Lee, T., Liu, C., Kuo, Y., Mills, M. E., Fong, J., & Hung, C. (2011). Application of data mining to the identification of critical factors in patient falls using a web-based reporting system. International Journal of Medical Informatics, 80(2), 141–150. https://doi.org/10.1016/j.ijmedinf.2010.10.009
McGonigle, D., & Mastrian, K. G. (2022). Nursing informatics and the foundation of knowledge (5th ed.). Jones & Bartlett Learning
Stevens, J. A., Smith, M. L., Parker, E. M., Jiang, L., & Floyd, F. D. (2017). Implementing a Clinically Based Fall Prevention Program. American Journal of Lifestyle Medicine. https://doi.org/10.1177/1559827617716085
Thew, J. (2016, April 19). Big data means big potential, challenges for nurse execs, and Links to an external site.
Wang, Y., Kung, L., & Byrd, T. A. (2018). Big data analytics: Understanding its capabilities and potential benefits for healthcare organizations. Links to an external site.
Links to an external site. Technological Forecasting and Social Change, 126(1), 3–13.
Good job on your post, You addressed some valid points regarding data size. When data capacities are so large, it becomes difficult to determine which data points are valuable and insightful. It can create difficulty for nurse leaders who want to analyze, compute data and discover new knowledge to reveal patterns, trends, and associations, especially relating to human behavior and interactions that can improve the quality of care their staff provides. Another challenge is ensuring that the significant data insights are in the hands of the right people so that they can work honestly and critical information is not misused. Also, there can be challenges that may arise due to missing data or incomplete data.
Big Data can help healthcare providers meet these goals in unprecedented ways. The potential of Big Data in healthcare relies on the ability to detect patterns and to turn high volumes of data into actionable knowledge for precision medicine and decision-makers. In several contexts, the use of Big Data in healthcare is already offering solutions for improving patient care and generating value in healthcare organizations. By increasing earlier diagnosis and the effectiveness of information on health and access to health services and quality of treatments through the discovery of early signals. Overall, Big Data and predictive analytics can contribute to disease intervention and reduce the probability of adverse reactions. The major challenge with big healthcare data is sorting and prioritizing information.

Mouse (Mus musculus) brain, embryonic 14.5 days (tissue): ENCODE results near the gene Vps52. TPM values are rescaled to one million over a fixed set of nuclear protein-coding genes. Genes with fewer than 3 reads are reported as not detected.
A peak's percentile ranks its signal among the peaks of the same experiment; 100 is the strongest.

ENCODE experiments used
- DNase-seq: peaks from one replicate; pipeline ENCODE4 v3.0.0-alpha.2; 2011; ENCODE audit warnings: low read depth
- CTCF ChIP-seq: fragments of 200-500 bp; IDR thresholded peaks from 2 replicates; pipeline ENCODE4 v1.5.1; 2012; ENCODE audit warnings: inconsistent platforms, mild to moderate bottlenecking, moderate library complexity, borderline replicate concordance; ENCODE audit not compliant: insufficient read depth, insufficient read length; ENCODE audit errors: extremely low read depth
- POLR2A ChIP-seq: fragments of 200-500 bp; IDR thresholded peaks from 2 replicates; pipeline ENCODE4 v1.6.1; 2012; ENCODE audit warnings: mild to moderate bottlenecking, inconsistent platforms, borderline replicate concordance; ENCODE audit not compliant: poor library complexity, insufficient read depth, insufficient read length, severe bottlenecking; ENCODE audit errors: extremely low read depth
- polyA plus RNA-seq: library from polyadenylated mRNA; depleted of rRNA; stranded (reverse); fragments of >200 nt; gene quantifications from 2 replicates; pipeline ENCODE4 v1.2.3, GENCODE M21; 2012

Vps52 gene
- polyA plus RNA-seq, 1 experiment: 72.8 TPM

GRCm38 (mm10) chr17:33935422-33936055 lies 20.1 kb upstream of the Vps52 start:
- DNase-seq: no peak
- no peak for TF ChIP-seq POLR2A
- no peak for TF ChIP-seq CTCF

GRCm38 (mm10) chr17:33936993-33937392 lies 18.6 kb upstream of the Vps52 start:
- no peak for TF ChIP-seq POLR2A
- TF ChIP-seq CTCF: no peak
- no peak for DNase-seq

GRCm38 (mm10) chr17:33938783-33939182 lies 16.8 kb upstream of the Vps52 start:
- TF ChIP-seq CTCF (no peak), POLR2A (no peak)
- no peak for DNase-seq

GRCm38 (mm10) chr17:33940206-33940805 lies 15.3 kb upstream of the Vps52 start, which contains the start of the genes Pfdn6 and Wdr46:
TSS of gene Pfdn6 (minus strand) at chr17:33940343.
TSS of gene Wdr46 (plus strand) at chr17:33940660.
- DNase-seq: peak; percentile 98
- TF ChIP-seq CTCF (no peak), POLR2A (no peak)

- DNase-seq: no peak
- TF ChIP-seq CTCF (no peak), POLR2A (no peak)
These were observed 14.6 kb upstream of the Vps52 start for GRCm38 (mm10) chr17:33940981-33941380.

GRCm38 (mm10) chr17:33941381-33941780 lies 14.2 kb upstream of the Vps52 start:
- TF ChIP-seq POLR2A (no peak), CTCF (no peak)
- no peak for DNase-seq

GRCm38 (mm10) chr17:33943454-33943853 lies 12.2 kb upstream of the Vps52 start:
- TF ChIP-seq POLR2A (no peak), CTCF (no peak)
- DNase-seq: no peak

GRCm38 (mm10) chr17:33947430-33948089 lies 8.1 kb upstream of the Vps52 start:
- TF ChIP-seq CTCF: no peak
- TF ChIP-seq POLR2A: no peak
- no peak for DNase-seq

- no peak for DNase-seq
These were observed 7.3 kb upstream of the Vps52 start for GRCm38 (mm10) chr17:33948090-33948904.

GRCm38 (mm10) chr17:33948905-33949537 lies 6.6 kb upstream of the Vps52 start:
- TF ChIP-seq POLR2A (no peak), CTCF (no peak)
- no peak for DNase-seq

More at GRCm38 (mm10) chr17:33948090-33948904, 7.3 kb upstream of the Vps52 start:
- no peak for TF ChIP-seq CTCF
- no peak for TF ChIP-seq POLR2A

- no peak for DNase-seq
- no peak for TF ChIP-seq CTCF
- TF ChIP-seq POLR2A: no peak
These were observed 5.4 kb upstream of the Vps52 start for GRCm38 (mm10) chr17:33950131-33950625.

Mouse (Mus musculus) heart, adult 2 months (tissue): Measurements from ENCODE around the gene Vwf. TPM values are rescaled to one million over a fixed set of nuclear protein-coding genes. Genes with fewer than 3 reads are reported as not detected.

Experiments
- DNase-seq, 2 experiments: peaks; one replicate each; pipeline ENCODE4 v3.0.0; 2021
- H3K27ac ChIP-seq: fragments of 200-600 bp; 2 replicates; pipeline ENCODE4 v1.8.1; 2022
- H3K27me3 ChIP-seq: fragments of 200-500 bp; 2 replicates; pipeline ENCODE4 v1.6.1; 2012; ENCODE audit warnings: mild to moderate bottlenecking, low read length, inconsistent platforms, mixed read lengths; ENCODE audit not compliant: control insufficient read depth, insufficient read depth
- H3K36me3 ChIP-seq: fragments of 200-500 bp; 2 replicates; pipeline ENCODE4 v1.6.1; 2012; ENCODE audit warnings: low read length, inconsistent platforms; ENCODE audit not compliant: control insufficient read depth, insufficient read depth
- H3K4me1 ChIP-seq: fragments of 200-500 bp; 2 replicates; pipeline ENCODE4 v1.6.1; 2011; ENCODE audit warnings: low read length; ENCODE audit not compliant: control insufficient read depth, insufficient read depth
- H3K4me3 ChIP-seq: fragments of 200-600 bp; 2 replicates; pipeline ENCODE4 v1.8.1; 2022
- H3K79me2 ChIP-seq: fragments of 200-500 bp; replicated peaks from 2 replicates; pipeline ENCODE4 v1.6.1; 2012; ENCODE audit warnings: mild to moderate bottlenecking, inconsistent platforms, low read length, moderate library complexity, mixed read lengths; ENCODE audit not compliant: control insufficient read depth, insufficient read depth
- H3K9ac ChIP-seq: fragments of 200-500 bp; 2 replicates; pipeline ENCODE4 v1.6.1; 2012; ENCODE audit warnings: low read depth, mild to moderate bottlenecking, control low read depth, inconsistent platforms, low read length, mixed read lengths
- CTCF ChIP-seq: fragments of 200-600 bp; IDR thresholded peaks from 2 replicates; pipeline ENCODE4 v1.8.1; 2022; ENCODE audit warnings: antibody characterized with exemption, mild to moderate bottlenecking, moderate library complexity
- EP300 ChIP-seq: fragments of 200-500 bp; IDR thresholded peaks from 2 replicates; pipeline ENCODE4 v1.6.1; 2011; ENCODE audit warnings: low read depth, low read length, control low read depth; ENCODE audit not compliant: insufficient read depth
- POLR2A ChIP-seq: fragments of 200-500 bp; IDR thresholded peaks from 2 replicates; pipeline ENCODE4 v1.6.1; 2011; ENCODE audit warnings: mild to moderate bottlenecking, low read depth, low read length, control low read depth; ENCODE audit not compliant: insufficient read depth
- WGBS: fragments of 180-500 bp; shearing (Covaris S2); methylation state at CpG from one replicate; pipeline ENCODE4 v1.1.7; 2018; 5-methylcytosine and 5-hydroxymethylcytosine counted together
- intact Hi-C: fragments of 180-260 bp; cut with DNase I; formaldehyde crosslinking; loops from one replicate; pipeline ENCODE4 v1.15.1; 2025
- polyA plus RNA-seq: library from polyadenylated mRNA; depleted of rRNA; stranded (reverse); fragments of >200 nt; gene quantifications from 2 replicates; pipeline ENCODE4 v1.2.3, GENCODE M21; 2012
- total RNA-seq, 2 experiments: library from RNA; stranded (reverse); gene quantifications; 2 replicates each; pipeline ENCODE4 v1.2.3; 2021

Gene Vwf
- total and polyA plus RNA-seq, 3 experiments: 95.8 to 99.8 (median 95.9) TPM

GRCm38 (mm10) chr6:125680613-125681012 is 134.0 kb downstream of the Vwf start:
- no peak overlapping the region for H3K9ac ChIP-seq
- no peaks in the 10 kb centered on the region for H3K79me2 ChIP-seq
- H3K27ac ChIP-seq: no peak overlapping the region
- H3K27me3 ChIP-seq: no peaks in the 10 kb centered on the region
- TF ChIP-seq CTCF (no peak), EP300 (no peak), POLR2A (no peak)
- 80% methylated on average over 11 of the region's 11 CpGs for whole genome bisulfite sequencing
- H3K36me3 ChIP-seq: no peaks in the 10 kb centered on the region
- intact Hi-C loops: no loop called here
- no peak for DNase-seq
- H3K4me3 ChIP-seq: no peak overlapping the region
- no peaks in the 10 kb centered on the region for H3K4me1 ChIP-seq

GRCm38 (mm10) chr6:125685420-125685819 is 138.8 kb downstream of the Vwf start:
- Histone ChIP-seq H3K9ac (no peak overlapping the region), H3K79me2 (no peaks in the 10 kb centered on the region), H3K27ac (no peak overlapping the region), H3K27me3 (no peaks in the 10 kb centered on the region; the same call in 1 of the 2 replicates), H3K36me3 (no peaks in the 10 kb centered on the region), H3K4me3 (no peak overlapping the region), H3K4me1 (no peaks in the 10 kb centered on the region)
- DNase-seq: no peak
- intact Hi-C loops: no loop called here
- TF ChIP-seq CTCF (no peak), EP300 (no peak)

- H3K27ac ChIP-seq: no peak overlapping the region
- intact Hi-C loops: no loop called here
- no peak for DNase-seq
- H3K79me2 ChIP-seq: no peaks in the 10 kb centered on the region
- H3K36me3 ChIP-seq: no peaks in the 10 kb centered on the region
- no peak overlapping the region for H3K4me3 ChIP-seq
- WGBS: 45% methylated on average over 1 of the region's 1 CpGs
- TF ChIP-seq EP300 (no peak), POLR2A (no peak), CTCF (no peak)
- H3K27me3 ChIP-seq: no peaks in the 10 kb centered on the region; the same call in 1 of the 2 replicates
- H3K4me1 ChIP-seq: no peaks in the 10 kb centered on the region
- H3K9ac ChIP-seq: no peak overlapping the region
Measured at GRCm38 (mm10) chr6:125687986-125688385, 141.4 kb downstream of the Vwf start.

Wang, Y., Kung, L., & Byrd, T. (2018). Big data analytics: Understanding its capabilities and potential benefits for healthcare organizations. Technological Forecasting and Social Change, 126, 3–13. https://doi.org/10.1016/j.techfore.2015.12.019
Thanks for sharing on the topic of big data and how it affects the different aspects of healthcare. Big data impacts direct patient care as well as long term patient outcomes which is why it is vital that we understand what it is and why we use it (Duquesne University, 2022).
Electronic Health Records are the primary way that we see big data used in healthcare which makes patient data more accessible and easier to share with others (Duquesne University, 2022). Electronic health record data can be generated, stored, cross referenced, and analyzed to yield valuable results which makes it possible for patients to receive consistent and reliable care at multiple facilities (Duquesne University, 2022). This data may also be used to make informed decision on the direction of a patients care in the future (Duquesne University, 2022). Some people have even said that machine learning algorithms may be used in the future to consider and evaluate more details of a patients EHR than any physician would be able to which may be able to detect patient risks and diseases earlier on resulting in better patient care (Duquesne University, 2022). Although this seems far-fetched, I do believe that there are many benefits to having patient records contained in one area that allows easy access for multiple providers across the care spectrum.